By Susan Saldibar
What can residents tell us about technology? In a word, plenty. And, as an industry, we should be talking at them less and listening to them more. We need to know what they think about platforms, apps, and all the other technology we throw their way. Because when you listen, good things happen.
I was fortunate to be included in a great Q&A conversation with two residents from Providence Point, a 62+ CCRC located in Pittsburgh. It was one of those conversations that had me thinking the whole time, “Wow, we need to be talking to more folks like these guys.”
The “guys” are Bill Dempsey and Mike Tehan, Resident Council leaders at Providence Point. The discussion centered around their view of technology after their recent research project and implementation for a new custom community mobile app. The conversation shed light on how the industry badly needs more insight into older adults and technology – how they use it, why they use it and how they are helping others to benefit from it as well. The conversation was moderated by Morgan McCoy, Content Specialist, and Brittany Barr, Marketing Manager, for Touchtown (a Senior Living Foresight partner).
There’s an App for That?!
Residents are talking. As Bill tells it, the Resident Council at Providence Point learned of the existence of mobile apps during a meeting they had with resident groups from four other CCRCs. Residents from one group, Oakmont, PA-based Longwood at Oakmont, talked about how they were using technology to improve community life and the positive impact it was having.
“We meet with residents of other CCRCs regularly to ‘cross pollinate’ and share ideas,” Bill explains. “We were surprised to hear one say, ‘Oh yeah, we have an app for that.’”
The ability to search all events and sign up for them using a smart phone was one Bill, Mike, board member Ron Feller, and the rest of the Council were eager to pursue. So, they visited their friends at Longwood who showed them how the app worked, how they used it, and told them all about the technology group they formed since implementing the product.
“After 3 Months, 50% of Us Are Participating.”
As Mike tells it, before they got the app, residents at Providence Point would look through a large book listing the 60-plus monthly events and trips. Then they would physically sign up for any activities they wanted to attend. By the way, they were also spending lots of administration time (and money) printing their annual resident directory, which could be totally eliminated by using the app.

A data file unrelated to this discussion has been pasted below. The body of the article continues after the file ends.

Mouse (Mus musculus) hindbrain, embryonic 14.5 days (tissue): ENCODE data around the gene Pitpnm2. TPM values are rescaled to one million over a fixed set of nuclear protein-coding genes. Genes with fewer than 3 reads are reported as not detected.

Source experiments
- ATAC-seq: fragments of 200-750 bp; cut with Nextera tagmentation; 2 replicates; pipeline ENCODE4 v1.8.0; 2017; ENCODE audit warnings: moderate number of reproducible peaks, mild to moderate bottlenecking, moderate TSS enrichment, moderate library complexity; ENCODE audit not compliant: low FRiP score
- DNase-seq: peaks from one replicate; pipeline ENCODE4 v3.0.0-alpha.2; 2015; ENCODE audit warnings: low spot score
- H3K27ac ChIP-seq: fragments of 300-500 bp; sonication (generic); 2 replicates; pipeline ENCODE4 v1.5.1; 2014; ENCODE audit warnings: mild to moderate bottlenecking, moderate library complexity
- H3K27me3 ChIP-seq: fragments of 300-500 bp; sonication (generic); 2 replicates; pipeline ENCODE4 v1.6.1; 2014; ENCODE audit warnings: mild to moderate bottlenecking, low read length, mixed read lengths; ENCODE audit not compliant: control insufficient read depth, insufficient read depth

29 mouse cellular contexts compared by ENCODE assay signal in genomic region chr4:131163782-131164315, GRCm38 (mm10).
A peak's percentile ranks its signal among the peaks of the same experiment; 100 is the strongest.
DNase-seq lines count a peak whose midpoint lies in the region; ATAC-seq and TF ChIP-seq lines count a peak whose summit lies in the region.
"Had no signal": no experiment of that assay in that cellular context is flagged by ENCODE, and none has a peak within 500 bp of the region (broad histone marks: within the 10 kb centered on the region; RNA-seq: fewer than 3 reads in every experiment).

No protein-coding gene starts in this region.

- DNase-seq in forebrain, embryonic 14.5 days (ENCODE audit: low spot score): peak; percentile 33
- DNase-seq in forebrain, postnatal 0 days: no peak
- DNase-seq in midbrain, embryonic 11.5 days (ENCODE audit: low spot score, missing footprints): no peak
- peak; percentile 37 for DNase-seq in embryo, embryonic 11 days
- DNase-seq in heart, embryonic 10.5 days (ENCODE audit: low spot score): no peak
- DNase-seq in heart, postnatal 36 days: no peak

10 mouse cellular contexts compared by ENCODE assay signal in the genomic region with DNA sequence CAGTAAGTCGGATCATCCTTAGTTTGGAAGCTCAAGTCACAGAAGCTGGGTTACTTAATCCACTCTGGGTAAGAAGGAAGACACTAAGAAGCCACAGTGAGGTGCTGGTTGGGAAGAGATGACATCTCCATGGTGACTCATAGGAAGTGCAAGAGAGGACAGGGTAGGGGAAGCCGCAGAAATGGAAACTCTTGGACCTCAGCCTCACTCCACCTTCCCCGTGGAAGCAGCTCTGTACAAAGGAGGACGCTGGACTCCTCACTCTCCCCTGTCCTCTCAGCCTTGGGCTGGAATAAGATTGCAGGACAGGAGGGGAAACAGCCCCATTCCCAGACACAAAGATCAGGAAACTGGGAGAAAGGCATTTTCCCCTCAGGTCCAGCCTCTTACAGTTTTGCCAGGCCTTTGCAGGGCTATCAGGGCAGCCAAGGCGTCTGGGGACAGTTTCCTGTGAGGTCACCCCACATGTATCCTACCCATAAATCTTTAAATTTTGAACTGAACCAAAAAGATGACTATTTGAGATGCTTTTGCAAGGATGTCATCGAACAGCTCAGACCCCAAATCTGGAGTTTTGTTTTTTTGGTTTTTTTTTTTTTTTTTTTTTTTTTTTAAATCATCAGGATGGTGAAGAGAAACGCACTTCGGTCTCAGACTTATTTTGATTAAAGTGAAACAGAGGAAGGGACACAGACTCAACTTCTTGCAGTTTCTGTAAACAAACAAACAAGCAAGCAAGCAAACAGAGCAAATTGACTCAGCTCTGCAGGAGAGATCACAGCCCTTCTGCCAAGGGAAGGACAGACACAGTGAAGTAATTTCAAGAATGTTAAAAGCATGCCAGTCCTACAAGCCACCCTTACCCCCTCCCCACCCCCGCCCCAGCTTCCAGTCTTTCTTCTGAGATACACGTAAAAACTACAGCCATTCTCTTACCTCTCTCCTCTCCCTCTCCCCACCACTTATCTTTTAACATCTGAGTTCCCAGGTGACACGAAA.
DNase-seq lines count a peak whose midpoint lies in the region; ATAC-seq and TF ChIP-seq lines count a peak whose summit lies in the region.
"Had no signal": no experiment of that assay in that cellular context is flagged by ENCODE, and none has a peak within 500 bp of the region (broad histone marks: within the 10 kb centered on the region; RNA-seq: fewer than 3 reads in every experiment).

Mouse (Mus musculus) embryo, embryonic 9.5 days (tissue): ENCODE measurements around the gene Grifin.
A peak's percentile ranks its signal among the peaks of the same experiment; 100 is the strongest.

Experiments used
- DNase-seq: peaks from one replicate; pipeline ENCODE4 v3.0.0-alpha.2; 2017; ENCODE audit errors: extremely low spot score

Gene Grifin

So they got to work, interviewing three vendors and asking a lot of questions. Finally, they settled on Touchtown. And the uptake was pretty amazing. “One of the other CCRCs with 400 residents, after a year had only 30 using their app,” Mike says. “At our community, after 3 months, over 50% of us are participating.”
Early on in their research, the Resident Council took a survey of their members and found that, of their 400 neighbors, only 12 weren’t technology users, so they felt confident that there would be interest in the app and a relatively low barrier to using it.
All their homework paid off! Adoption of the app was impressive, thanks to the Resident Council’s planning and open communication with fellow residents during the process.
“We went to at least 4 CCRCs to look at how they were implementing their apps,” Bill says. “We did a lot of work. We did it right. So, it went very smoothly.”
So smoothly, in fact, that it took the Council by surprise. “We did as much prep as possible, educating people in advance before the app arrived,” Bill says. “We even had ambassadors ready to provide training. But hardly anyone showed up! Instead, they trained themselves. And, once trained, they would walk across the hall to help their neighbors set it up.”
It’s the kind of viral participation that comes out of a true grass roots effort. “The whole thing was generated from bottom up,” Mike says. “That’s unusual. But they listened to us. And people wanted to participate.”
Don’t Force It
“There are those who lived long lives without a computer app and have no desire to participate,” Mike says. “World War II vets, for example, feel they get along fine without the app.”
And Mike, Bill, and the Council respect that. Nobody is forced to use the app. In fact, the Council is taking measures to ensure that any information that can be accessed on the app remains available to those not using smartphones or computers.
Morgan asked Bill and Mike what advice they have for operators interested in bringing technology, such as apps, into their communities. “Look, we’re in the 21st century,” Bill says. “80% of us recognize that. But, it’s important for people to start by educating residents about the technology and have discussions,” Bill says “Gather data; find out what the preferences are. Come up with quantitative models.”
Mike agrees. And the roll out of apps is critical and needs to be done properly. “People don’t like to be surprised,” he says. “The residents should have plenty of advance notice. Roll out is key!”
One more important note. The openness of Providence Point to new ideas from residents within and outside their communities is to be commended. Communities with this collaborative mindset make the industry stronger and more attuned to the needs of their residents.
That said, maybe the best advice to community management is to find your Bill, Mike, and Ron. Let them take the lead. The rest will follow.
For more information about the app Providence Point is using, visit Touchtown’s website.